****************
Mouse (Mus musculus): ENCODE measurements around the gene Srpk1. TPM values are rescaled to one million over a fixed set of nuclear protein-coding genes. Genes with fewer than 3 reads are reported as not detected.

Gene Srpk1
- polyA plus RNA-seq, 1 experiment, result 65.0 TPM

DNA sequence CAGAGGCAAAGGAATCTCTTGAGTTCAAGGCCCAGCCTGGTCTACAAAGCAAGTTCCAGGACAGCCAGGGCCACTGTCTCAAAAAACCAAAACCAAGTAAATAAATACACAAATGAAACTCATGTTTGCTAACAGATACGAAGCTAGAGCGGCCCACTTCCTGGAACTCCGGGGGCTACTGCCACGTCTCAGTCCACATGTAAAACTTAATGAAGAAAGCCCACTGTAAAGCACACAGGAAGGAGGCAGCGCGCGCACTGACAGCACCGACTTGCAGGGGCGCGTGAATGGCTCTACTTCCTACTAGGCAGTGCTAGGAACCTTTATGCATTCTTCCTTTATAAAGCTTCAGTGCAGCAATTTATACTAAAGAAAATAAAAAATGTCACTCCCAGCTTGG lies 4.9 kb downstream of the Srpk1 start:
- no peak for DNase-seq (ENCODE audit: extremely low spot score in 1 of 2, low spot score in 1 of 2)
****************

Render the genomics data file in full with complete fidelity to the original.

Mouse (Mus musculus): ENCODE measurements around the gene Srpk1. TPM values are rescaled to one million over a fixed set of nuclear protein-coding genes. Genes with fewer than 3 reads are reported as not detected.

Gene Srpk1
- polyA plus RNA-seq, 1 experiment, result 65.0 TPM

DNA sequence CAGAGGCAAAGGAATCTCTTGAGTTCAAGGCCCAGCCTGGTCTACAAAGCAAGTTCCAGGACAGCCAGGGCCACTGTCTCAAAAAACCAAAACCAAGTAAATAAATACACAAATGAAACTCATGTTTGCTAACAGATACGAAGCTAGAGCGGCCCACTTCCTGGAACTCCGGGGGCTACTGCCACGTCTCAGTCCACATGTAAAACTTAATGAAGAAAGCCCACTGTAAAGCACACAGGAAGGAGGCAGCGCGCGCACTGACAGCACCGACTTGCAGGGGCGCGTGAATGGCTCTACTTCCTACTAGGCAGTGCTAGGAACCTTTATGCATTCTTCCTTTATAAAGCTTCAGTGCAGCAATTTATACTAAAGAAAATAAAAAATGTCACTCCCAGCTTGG lies 4.9 kb downstream of the Srpk1 start:
- no peak for DNase-seq (ENCODE audit: extremely low spot score in 1 of 2, low spot score in 1 of 2)